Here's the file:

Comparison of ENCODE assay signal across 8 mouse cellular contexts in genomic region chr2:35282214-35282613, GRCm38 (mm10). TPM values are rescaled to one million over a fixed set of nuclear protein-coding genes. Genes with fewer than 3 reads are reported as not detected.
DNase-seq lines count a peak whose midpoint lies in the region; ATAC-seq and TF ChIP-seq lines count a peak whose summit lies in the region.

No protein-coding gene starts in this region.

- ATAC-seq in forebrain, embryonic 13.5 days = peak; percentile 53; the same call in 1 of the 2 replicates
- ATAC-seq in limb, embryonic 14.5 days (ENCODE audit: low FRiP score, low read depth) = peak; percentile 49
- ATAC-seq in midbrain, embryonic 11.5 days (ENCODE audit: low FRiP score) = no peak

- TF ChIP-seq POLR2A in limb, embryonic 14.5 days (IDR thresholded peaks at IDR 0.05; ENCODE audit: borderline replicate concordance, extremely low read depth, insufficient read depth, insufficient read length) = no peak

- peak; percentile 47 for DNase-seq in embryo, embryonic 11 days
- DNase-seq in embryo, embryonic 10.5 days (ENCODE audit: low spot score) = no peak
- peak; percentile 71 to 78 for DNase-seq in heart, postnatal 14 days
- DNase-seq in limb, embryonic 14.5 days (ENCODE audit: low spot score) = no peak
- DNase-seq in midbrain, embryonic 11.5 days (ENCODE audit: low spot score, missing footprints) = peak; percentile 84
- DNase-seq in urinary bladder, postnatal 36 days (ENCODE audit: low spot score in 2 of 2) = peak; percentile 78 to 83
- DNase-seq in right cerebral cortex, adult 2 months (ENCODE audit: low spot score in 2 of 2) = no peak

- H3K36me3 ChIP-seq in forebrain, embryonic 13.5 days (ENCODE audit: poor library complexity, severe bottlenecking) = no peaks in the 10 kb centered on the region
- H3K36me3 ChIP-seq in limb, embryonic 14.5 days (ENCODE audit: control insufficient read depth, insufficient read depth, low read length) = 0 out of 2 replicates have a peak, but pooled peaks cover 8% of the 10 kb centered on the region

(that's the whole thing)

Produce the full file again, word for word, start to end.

Comparison of ENCODE assay signal across 8 mouse cellular contexts in genomic region chr2:35282214-35282613, GRCm38 (mm10). TPM values are rescaled to one million over a fixed set of nuclear protein-coding genes. Genes with fewer than 3 reads are reported as not detected.
DNase-seq lines count a peak whose midpoint lies in the region; ATAC-seq and TF ChIP-seq lines count a peak whose summit lies in the region.

No protein-coding gene starts in this region.

- ATAC-seq in forebrain, embryonic 13.5 days = peak; percentile 53; the same call in 1 of the 2 replicates
- ATAC-seq in limb, embryonic 14.5 days (ENCODE audit: low FRiP score, low read depth) = peak; percentile 49
- ATAC-seq in midbrain, embryonic 11.5 days (ENCODE audit: low FRiP score) = no peak

- TF ChIP-seq POLR2A in limb, embryonic 14.5 days (IDR thresholded peaks at IDR 0.05; ENCODE audit: borderline replicate concordance, extremely low read depth, insufficient read depth, insufficient read length) = no peak

- peak; percentile 47 for DNase-seq in embryo, embryonic 11 days
- DNase-seq in embryo, embryonic 10.5 days (ENCODE audit: low spot score) = no peak
- peak; percentile 71 to 78 for DNase-seq in heart, postnatal 14 days
- DNase-seq in limb, embryonic 14.5 days (ENCODE audit: low spot score) = no peak
- DNase-seq in midbrain, embryonic 11.5 days (ENCODE audit: low spot score, missing footprints) = peak; percentile 84
- DNase-seq in urinary bladder, postnatal 36 days (ENCODE audit: low spot score in 2 of 2) = peak; percentile 78 to 83
- DNase-seq in right cerebral cortex, adult 2 months (ENCODE audit: low spot score in 2 of 2) = no peak

- H3K36me3 ChIP-seq in forebrain, embryonic 13.5 days (ENCODE audit: poor library complexity, severe bottlenecking) = no peaks in the 10 kb centered on the region
- H3K36me3 ChIP-seq in limb, embryonic 14.5 days (ENCODE audit: control insufficient read depth, insufficient read depth, low read length) = 0 out of 2 replicates have a peak, but pooled peaks cover 8% of the 10 kb centered on the region